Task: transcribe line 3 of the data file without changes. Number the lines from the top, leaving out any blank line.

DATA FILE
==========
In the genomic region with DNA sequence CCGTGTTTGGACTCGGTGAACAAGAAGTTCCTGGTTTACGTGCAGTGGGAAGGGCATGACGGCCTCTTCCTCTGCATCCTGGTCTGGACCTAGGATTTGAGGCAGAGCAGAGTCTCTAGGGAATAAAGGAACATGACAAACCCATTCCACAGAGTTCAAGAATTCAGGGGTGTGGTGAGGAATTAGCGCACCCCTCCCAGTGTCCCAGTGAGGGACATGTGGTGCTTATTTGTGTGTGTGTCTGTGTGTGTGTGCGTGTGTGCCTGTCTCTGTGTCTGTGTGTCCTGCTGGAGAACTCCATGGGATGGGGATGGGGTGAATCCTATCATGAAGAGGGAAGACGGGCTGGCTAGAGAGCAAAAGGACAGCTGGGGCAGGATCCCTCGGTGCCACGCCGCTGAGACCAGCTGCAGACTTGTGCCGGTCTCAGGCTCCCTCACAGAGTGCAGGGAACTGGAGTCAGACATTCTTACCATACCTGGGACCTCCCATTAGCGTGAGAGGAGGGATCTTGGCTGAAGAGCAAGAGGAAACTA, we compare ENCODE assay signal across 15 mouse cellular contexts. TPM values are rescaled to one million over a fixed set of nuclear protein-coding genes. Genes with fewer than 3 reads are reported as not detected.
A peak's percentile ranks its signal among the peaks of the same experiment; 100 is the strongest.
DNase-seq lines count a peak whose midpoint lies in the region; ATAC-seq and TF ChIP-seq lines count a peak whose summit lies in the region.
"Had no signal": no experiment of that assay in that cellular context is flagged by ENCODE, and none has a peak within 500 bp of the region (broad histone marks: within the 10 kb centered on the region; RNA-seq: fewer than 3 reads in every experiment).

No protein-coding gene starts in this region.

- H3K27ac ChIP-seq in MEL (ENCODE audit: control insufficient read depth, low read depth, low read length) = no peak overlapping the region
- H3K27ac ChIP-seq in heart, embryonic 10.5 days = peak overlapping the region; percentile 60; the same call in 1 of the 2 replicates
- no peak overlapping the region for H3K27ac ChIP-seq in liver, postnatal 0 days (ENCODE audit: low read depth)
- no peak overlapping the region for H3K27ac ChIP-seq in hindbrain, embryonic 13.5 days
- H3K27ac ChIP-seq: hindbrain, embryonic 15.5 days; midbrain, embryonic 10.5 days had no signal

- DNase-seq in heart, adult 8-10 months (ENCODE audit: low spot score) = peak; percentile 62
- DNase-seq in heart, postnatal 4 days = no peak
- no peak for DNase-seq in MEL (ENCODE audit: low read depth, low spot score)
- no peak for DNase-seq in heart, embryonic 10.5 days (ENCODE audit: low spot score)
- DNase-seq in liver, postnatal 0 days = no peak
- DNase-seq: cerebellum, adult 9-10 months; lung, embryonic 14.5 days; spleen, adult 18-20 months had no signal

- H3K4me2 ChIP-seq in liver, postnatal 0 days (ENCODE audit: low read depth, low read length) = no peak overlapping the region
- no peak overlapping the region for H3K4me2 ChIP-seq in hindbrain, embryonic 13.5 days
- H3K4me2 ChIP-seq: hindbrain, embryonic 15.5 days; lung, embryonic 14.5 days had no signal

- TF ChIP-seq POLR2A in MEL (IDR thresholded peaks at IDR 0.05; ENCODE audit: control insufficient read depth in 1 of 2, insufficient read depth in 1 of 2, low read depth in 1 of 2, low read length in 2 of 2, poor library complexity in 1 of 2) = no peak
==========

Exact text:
DNase-seq lines count a peak whose midpoint lies in the region; ATAC-seq and TF ChIP-seq lines count a peak whose summit lies in the region.